Episode 17

February 09, 2024


Owlcast 81 -- Model UN - The THIMUN Team 2024

Owlcast 81 -- Model UN - The THIMUN Team 2024
ACS Athens Owlcast
Owlcast 81 -- Model UN - The THIMUN Team 2024

Feb 09 2024 | 00:25:31


Show Notes

As ACS Athens fosters the UN Sustainable Development Goals mindset, it’s always exciting and refreshing to see global issues through the eyes of young international students. In our conversation, we explore the diverse benefits that students derive from participating in THIMUN. Our guests will highlight the invaluable experiences gained through engaging in intensive research, passionate debates, and collaborative problem-solving, all within the dynamic environment of international diplomacy.

Through their stories, we aim to inspire and empower listeners to embrace the enriching opportunities MUN offers, fostering a generation of global citizens equipped to tackle the challenges of our interconnected world. Join us as we embark on a journey of discovery and inspiration with these remarkable students who have dared to make a difference on the global stage.

Co-hosting: Evelyn Pittas, THIMUN Team Advisor, Vice Principal of the Academy

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Episode Transcript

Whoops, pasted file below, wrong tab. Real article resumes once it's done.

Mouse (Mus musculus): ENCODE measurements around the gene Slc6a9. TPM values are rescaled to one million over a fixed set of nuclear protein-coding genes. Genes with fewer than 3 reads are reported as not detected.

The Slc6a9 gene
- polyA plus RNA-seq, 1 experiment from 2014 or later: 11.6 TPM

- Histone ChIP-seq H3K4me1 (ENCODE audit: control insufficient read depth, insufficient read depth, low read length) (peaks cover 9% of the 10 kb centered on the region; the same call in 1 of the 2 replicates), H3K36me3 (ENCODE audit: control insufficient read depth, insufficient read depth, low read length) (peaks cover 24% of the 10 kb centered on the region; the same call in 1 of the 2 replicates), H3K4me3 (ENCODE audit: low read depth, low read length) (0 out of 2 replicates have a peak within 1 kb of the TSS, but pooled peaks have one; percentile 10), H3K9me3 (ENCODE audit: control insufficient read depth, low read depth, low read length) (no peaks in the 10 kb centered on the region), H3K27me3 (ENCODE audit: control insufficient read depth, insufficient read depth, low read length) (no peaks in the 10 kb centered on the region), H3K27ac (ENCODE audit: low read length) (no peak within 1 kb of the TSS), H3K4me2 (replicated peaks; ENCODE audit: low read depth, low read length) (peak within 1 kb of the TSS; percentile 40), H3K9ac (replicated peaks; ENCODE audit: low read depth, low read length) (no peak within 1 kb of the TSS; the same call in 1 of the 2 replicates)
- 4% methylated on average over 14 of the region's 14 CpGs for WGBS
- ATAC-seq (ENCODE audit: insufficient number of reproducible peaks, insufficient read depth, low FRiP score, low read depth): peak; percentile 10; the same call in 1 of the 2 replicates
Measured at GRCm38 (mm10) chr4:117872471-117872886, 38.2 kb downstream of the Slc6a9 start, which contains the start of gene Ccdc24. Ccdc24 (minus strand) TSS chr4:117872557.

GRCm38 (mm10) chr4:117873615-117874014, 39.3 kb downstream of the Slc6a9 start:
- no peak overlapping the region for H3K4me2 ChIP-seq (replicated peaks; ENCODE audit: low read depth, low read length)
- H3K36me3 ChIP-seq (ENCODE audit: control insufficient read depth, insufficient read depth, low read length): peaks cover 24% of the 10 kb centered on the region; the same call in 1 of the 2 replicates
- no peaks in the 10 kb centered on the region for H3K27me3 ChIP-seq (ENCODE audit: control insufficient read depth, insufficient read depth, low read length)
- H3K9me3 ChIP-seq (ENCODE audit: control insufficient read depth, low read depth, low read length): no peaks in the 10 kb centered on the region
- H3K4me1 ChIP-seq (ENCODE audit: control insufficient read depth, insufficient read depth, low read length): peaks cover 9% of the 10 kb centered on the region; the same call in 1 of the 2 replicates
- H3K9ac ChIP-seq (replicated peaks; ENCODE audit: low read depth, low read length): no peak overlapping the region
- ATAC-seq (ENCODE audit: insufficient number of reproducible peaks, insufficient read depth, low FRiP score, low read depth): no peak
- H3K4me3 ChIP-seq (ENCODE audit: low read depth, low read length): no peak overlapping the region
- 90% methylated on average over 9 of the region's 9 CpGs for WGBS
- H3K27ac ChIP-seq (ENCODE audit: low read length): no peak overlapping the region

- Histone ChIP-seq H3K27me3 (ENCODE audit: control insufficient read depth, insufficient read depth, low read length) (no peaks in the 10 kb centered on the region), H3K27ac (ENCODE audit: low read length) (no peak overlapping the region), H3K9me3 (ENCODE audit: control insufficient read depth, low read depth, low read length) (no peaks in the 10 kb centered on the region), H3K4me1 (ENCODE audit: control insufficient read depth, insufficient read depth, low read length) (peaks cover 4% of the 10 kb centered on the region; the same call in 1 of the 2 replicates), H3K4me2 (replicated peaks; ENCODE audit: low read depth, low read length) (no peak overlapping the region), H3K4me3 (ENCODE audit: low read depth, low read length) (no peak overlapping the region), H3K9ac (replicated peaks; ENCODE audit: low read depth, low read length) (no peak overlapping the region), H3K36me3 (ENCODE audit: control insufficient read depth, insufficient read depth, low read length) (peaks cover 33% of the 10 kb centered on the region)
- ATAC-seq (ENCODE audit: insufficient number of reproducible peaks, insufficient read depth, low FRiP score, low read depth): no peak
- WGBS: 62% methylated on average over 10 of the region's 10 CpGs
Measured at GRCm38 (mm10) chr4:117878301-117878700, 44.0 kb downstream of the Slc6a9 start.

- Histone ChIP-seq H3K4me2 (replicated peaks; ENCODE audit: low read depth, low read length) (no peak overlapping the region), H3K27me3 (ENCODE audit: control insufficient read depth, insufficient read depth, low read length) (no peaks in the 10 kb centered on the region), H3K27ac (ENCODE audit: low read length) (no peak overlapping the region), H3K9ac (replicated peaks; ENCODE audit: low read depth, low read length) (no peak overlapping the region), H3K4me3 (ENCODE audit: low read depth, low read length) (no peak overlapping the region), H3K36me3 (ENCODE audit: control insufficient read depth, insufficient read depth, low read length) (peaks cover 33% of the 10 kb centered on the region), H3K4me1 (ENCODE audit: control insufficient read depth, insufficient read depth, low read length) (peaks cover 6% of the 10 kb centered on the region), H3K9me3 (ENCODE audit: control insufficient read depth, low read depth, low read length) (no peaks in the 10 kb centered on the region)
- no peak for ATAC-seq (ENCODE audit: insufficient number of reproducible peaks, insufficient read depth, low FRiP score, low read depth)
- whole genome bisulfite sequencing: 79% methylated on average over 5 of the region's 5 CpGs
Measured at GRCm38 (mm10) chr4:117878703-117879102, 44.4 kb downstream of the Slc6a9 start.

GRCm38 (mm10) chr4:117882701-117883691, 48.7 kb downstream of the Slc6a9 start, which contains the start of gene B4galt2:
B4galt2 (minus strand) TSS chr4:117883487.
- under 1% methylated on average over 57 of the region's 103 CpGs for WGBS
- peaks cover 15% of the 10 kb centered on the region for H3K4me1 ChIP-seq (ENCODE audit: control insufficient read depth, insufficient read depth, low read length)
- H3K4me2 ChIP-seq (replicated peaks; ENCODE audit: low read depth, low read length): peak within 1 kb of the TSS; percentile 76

[00:00:10] Speaker A: This is the owlcast, the official podcast of ACS Athens. This is the student edition. Listen to the exciting story of the american community schools of Athens. Check out what drives all the members of our international community of learners as we create the education of the future. Here's John Papadakis. [00:02:57] Speaker C: We had the privilege of attending Thyman 2024 in January, on the 22nd through the 26th. Ms. Hamaswekides and I are the advisors of model United nations at ACS Athens. We meet with our students on Wednesdays during lunch throughout the year to prepare them for the two conferences that we attend as a school. Now, Thymen is the Hague International model. United nations takes place in the Hague, of course, in the world forum we had two delegations, Colombia and Cuba, as well as four student leaders. In our history with Thiamin, we have never had four student leaders. These students are selected by the Thiamin board because of their skills, because of their knowledge, because of their experience, and they're invited to take on special positions to lead the conference. So we had a student in the International Criminal Court. We had a student in the International Court of Justice. We had a student in the topics for Ukraine. We had our chair and two ambassadors. [00:04:22] Speaker B: What is the significance of Thymon versus other Mun organizations? Why is it so respected? [00:04:30] Speaker C: Thymon is the biggest conference, the biggest model united conference in Europe. It takes place in the Hague. Over 3500 students attend and over 200 schools on a yearly basis, only from. [00:04:48] Speaker B: Europe or from other continents, too, from. [00:04:50] Speaker C: All around the world. The equivalent in size on the other side of the world is the Harvard conference. So we've been one of the longstanding schools to attend Thiamin. We were one of the first schools in Greece to attend Thymin, and we're continuing strong today. We have our Thiamin 2024 team with us. Part of our team, we have Kathleen, Ileana, Dimitri, Dennis, Basam, Nikiforo and Carolina. [00:05:26] Speaker B: So if we start the discussion by describing, in your eyes, why did you decide to join this team? And we're going to go around talking about your experiences from this. First of all, is it your first time, is it your second time, and where are we from? Your position, what did you represent? And a little bit of story of the particular representation. [00:05:50] Speaker D: So Simon was my 19th Mun conference. And in general, Mun is an experience that really shapes you as a person. It really gives you cultural awareness and awareness of the world around you. And especially with Simon, it's one of the largest conferences in the world with people of so many different nationalities. You truly get to change the way you perceive the world and those around you, and it really makes you more of, like a global citizen. [00:06:19] Speaker B: Why did you decide to join the mun? [00:06:22] Speaker D: I joined to improve my public speaking skills, but now it's so much more than that. It's about meeting all these new people and all these new experiences. [00:06:32] Speaker B: Okay. [00:06:33] Speaker E: Other than what Kathleen said, which is very true, there's also something about Mun conferences in general. And it's on a personal basis, the people you meet, actually not only the skills you develop. And until today, even though Simon is in the Netherlands, until today, if I'm walking around in Greece or I'm going out or something, I still meet people who I knew from Thiamin, which is very interesting. [00:06:55] Speaker F: And to add to both what Kathleen and Basam said, thiamine this year had over 3500 kids. So you get to learn about a lot of different cultures and nationalities while you get to meet these people. And specifically, I remember my first diamond conference that was online when I was in 9th grade. [00:07:13] Speaker B: So that's also your third? [00:07:15] Speaker F: Yes, my third. Thyman. I still see people in Thyman conferences from back then, and it's nice to see familiar faces and all that. [00:07:24] Speaker G: Yeah. For me, it was really cool meeting new people every single day at like from completely different places. And I got to see a best friend I had from a really long time ago who is in a completely different part of the world. And so for me, the most exciting part of Thyman was meeting all the people. [00:07:41] Speaker H: I agree with what everyone else said, and that Thyman is especially unique because of how diverse it is. I think there's 200 different schools participating with 3500 people. So you get to meet people from every part of the world and it's really interesting. [00:07:57] Speaker E: Yeah. So I also had lots of fun in Mun. It was very nice meeting lots of different people. And in addition to what Dennis said, each of these schools, also lots of them are international schools as well. So then again, I met people from countries that aren't in Mun, who are from those nations, but simply go to international schools from other countries. So I got to meet some people I wouldn't really expect to meet during the conference. [00:08:22] Speaker I: With what Basam said. I totally agree. Right. From Mun, even here in Greece, we know that if you go on the streets, right, if you go, like, if you're walking around, you can probably see some people that you were in Mun, right? For example, ever since last year's thymen, I've still kept in contact with people from Thiamin, from other parts of the world. They came here during summer. I saw them for a bit before they had to go. We hanged out together. So it creates also bonds and friendships that can last. [00:08:50] Speaker B: Well, that prompts me to my question. Do you remember a memorable meet that you did with someone from another school, either this year or previous years? Why is this stuck in your mind? [00:09:03] Speaker D: In my first alignment three years ago, I was in the same committee with this girl from another school in Greece. And ever since then, in other Mun conferences we've chaired together, we've lived all our Mun experiences together. And it's so nice to grow with a person throughout this kind of journey and see how you develop together through different positions in Mun and through different understanding critical thinking. [00:09:28] Speaker F: Also, in the summer of my 9th grade year, I had met a girl at a pre summer program who I became close with. And then that following year, I saw her at Thymin. We were in different committees, unfortunately, but this year it was nice, because we planned it, and we were in the same committee, so I really got to see her. And she's a year older, so she's graduating, so it was her last year. Being part of Thymon. [00:09:51] Speaker E: For me, Thymon also extends to other extracurriculars. For example, someone I met, which was my chair when I was a judge in Psmun. He was also in a debate competition I was at, and we also worked together there, so I found it interesting. [00:10:09] Speaker B: Okay. All right, so let's go around and talk a little bit about your participation. For example, what country did you represent? You go to these organizations, to these events, and you are prepared to represent a country. Correct. For a particular topic? For a particular issue, or you follow the discussion, and then you decide what to represent and how to represent it. How is that working? [00:10:37] Speaker G: So I was Cuba, an environmental committee, too, and so they had already chosen the issues we were going to discuss, which was the permissibility of gmos, genetically modified. Genetically modified organisms like in food, the negative impacts of sustainable energy, and measures for protecting marine mammals. And so my role was to research Cuba's position on those issues and to come to the committee with solutions that my country would put forward. [00:11:05] Speaker B: Very briefly, what was Cuba's position? [00:11:08] Speaker G: Well, so we were kind of neutral on gmos. For me, the most memorable thing was on a resolution for marine mammals. One delegate suggested only shipping oil over landlocked countries. And for Cuba, this was pretty unacceptable because we're an island nation, and a big export for us is oil. So I made an amendment against that, and it actually passed. So I was pretty happy with that. [00:11:34] Speaker B: Excellent. [00:11:35] Speaker E: I was the panelist for the European Union in the special forum on Ukraine, which had the topics of rebuilding ukrainian infrastructure, protecting ukrainian cultural heritage, and reaffirming their sovereignty. [00:11:47] Speaker B: So what was your position? What was your activity in that committee? [00:11:51] Speaker E: Well, being a panelist, it was like a delegate, though it was supposed to be considered a bit more higher up than that. And being representing the European Union, I was pro Ukraine on the topics, and I proposed clauses to the resolutions we were creating that were in favor of Ukraine and were in accordance with the topics. [00:12:14] Speaker B: Something that made an impression to you from that topic? [00:12:17] Speaker E: I won't really say there was something that made an impression from that topic. However, I'd just say that it was very interesting because it was my first time being in a special committee that just has one specific issue, one specific topic, which in this case was Ukraine. [00:12:32] Speaker B: Okay. [00:12:33] Speaker E: I was the ambassador of Saudi Arabia, which is a delegation, and about ten people, I think in our school were Saudi Arabia. And as Saudi Arabia, one of the most memorable things we discussed was interest. One of our subtopics was reducing global inflation through interest in many measures. And the most memorable moment for me was in that topic, where I had to lobby a lot for specific resolutions with middle eastern allies, and especially because, as one of the biggest oil exporters in the world, many of the resolutions that we had signed on were trying to get amendments to make price caps for oil or specific inflation rates, which I had to lobby a lot against as Saudi Arabia. [00:13:17] Speaker B: So did you actually research on the topic of inflation or in general, about the Saudi Arabia position? If I ask you right now, do you understand the inflation topic more than before you went? What would you say? [00:13:31] Speaker E: Yeah, of course. And looking at it in the scope of Saudi Arabia also helps understand it in many different. [00:13:38] Speaker B: Excellent. Excellent. [00:13:39] Speaker H: So I was personally the delegation of Cuba, and I was in the same committee as Basam. So we were talking about addressing illegal wildlife trade, the impacts of global inflation, and secure social and financial resources in an aging population. And as Cuba, we were in favor of addressing all of these issues, but we had to specifically decide on how they would be addressed, and we were mainly in favor of protecting our own economic resources. [00:14:11] Speaker I: I was a judge for the International Court of justice this year, due to Simon being cut one day short. We had one advisory case and then one normal case. Our advisory case was Palestine versus the United States for the relocation of the embassy from Jerusalem to Tel Aviv. And our normal case was Honduras versus Belize, about the Caios Apatillos islands. [00:14:34] Speaker B: Okay, so if I asked you, is it more difficult or easier to be in the international court as a justice than to represent a country, what would you say? [00:14:44] Speaker I: In my opinion so far, since I've done both? It's way much harder to be a. [00:14:49] Speaker B: Judge because you have to see both. [00:14:51] Speaker I: Sides, not only because of that, but because of how much work you have to put and how much you have to take in consideration the evidence. You have to make sure that there's no burden of evidence from any side. You have to make sure that the evidence is posted up to a specific date, and it goes to the smallest of details possible in order to even make your first judgment, because after first judgment, then you question both sides, the complainant party as well as the respondent party. And then after that, you have to make your second judgment, which is what you vote for. [00:15:22] Speaker B: So there's a whole process that you have to. [00:15:24] Speaker I: There was a very big process. We were assigned each a piece of evidence you had to analyze it and go into specific detail about it, then return it back to the registrar. The president, deputy president, went into detail for that. So there were a lot of multiple stages to even go for final voting. [00:15:40] Speaker B: There's a lot of work. There's a lot of work. Okay. [00:15:42] Speaker E: I just wanted to say for 1 second, because of what Dennis said, that sometimes you're also a bit passive to listen to other countries because, for example, he was talking about the aging population and Saudi Arabia, the average age is around 30, I'm pretty sure. So we really didn't have any problem with that. So sometimes you're a bit more passive and you're listening to other countries views and debates. [00:16:02] Speaker B: I like that you're talking in first person. I like that. [00:16:05] Speaker F: So I also represented Saudi Arabia. I was in human rights Commission subcommission, too. And some of our topics were regarding women's equality and regarding religious intolerance, which was really interesting for me personally because I always like doing human rights committees. But also it's issues that you get to see so much in the modern world, especially. So having the opportunity to draft resolutions on how to fix this, I think really broadens your horizons, kind of, on what's happening in the world as well. [00:16:37] Speaker D: I was chair or president for Specon, the special committee on Peace, Law and Justice for the UN, which means that I didn't represent a country, but instead I organized the committee and facilitated the debate, which means I had a lot of preparation from before the conference for the committee, including choosing the topics, learning about all the other countries in my committee, so I can facilitate the debate properly and learning about what it is that each country should do. And so, yeah, one of our topics was about enhancing the ICJ, which is quite interesting because Dimitri was working with that as well, and about how we, as a committee and as a UN, we can strengthen the ICJ. [00:17:26] Speaker A: You are listening to the owlcast, the official podcast test of ACs Athens. [00:17:43] Speaker B: In your participation in the thyman and thinking of what you want to do after school. After high school. Okay, all of you except one are 11th graders, but I'm pretty sure that everybody is thinking a year, two years from now, what element from your participation do you think is going to benefit you or that you're going to carry with you as you go forward to what you want to study? [00:18:10] Speaker H: For me personally, there's actually not much alignment between Simon and what I want to study because. [00:18:16] Speaker B: What do you want to study? [00:18:17] Speaker H: I want to study mechanical engineering. And in Mun, we're talking primarily about politics, international relations, or there's no politics in mechanical engineering? [00:18:28] Speaker E: Well, there. [00:18:29] Speaker H: Not so much. But regardless, I still find it to be a super valuable experience because of the connections you make and the skills you develop in debating, public speaking, which are of paramount importance. I mean, in whatever you do in the future. [00:18:43] Speaker B: Excellent. [00:18:44] Speaker I: I believe that for me, mun as a whole, and what I do want to study, which is strategic studies and defense analysis, does play a big role. Why? Because one, it's politics for both. Two, Mun helps me enable and then fix as well my critical thinking as well as problem solving, since that is the two points of what I do want to study. So I believe that it's going to make a big and vital role, as it's going to be very important for me to understand and actually be able to manage on how those two aspects and the fields will mix together with what I want to major in. [00:19:24] Speaker D: Well, I want to study politics and international relations, but I came to that conclusion because of Mun. Because I was enjoying learning about these topics so much, and I enjoyed talking about them and what it gave me as a person. I came to conclusion that I wanted to study politics. I think it really has shaped me as a person. [00:19:43] Speaker B: Well, there's a lot of politics in politics. Okay. [00:19:46] Speaker G: I'm definitely considering studying international relations or something similar, but I also think that a big part of Emion is learning to interact respectfully with other people, which I think our society definitely needs more of and is very important, no matter what field you go into. [00:20:05] Speaker E: So I'd like to be a diplomat in the future. So I'm also planning on majoring in international relations. And because of the points that Dennis and Dimitis brought up earlier about critical thinking and those sorts of things, like how Mun benefits people, I believe that through that, Mun can help me learn more about international relations and be a bit more comfortable in being aware of the subject or whatever. My case is extremely similar to Dennis's, but still, these are skills that you use personally and you use throughout life. No matter what your major, no matter what you do, you're going to use it everywhere. So, great win situation. [00:20:43] Speaker F: I agree with everything, especially Dennis's critical thinking point. So I want to study public health and public policy. So Mun plays a major role, especially when it comes to learning how to draft resolutions and learning how to find solutions to these crucial issues. [00:21:00] Speaker B: And it gives you perspective. Correct. So it's not just what I do, but what's the effect, what's the outcome for the wider community. I am a 9th grader right now, and I see a lot of students from my friends that are going into this particular activity. But I have no idea what you're saying right now. Maybe might give them an idea, might give me an idea. So from your perspective, not what you benefited from, as you described, but what would benefit me as an incoming freshman in high school who has no idea about this thing, what would you say to me to convince me to get into this activity, to this group? [00:21:46] Speaker F: I would firstly say you could always start from a smaller conference. So, because thymine can seem very intimidating, especially for someone that's just starting, Mun, you could start from a smaller, more local conference in Greece and then see how that goes and focus on really working on your policy statements and your view on things. [00:22:08] Speaker H: It's like we were saying before as well. I mean, no matter what you want to study in the future, or if politics interests you or not, there's always something that Mun can offer you. You can gain leadership skills, public speaking, critical thinking, like Dimitri said. Or if you do want to study politics, it's really valuable because you get to understand how policy really works. And also, just as a global citizen, you get to understand the perspective of a million different nations and really get a different understanding of the world. So there's always something. [00:22:48] Speaker E: Okay. Mun is great for anyone who likes debating a lot and just likes problem solving and working towards finding sustainable solutions to issues. [00:22:57] Speaker B: This is a provocative answer because I need to ask you, do you actually give solutions with your participation? [00:23:03] Speaker E: We do, yeah. We try to make clauses and resolutions which solve the issues that our topics are concerning. I mean, most of the things have been covered, but yeah, worst case scenario, if you don't really enjoy it, at least you made some friends. [00:23:15] Speaker I: I want to add, with what Ileana said, right, that. Sure, starting with Simon, it's probably way too big, right? For example, my first conference was Simon. I was way too excited for it, right? It was way too big. I was like two steps behind of everyone. I didn't know what was happening. Yeah. Like Ileana said, I suggest that you start with something smaller, especially if you're here in our school. I suggest by going first to Psmun or going as an individual delegate by yourself to some other schools, right. So you can understand at least the basics. You're going to get flooded with all the point of interest, point of parliamentary or inquiry. It's too much for your first one to go into a really big thyman. You're going to get mixed up real fast. [00:23:55] Speaker G: So this year, Thyman actually was my first conference, and I agree with what everyone has said about it being overwhelming. I would also recommend just getting started as soon as you can. As a freshman, I think is a great time because as a junior, I've seen certain positions in mun, like chairing and stuff that I would really like to do, but it takes a long time to build up to those roles. And so if you get started earlier, you can get to those cool roles sooner. [00:24:21] Speaker C: We had a wonderful group of 24 students. This is only the tip of the iceberg of our model United nations team. Our next conference is in March with platinum school. But these guys here are also experienced. They're the leaders of our group. So, so proud of you guys, each and every one of you. [00:24:41] Speaker E: Thank you. [00:24:43] Speaker B: I think you convinced me to join Simon. I don't know if we have any other opportunities this year, but thank you so much, guys. I mean, this is really interesting to hear the different perspectives, and I think everybody's going to benefit from this, whether you're a mechanical engineer or you're going to become a judge or anything you go around to do in the future. Thank you so much. [00:25:07] Speaker E: Thank you. [00:25:08] Speaker H: Thank you. [00:25:11] Speaker A: You are listening to the Owlcast, the official podcast of ACS Athens. Make sure you subscribe to the Owlcast on Google Podcasts, Spotify and Apple Podcasts. This has been a production of the ACS Athens Media studio.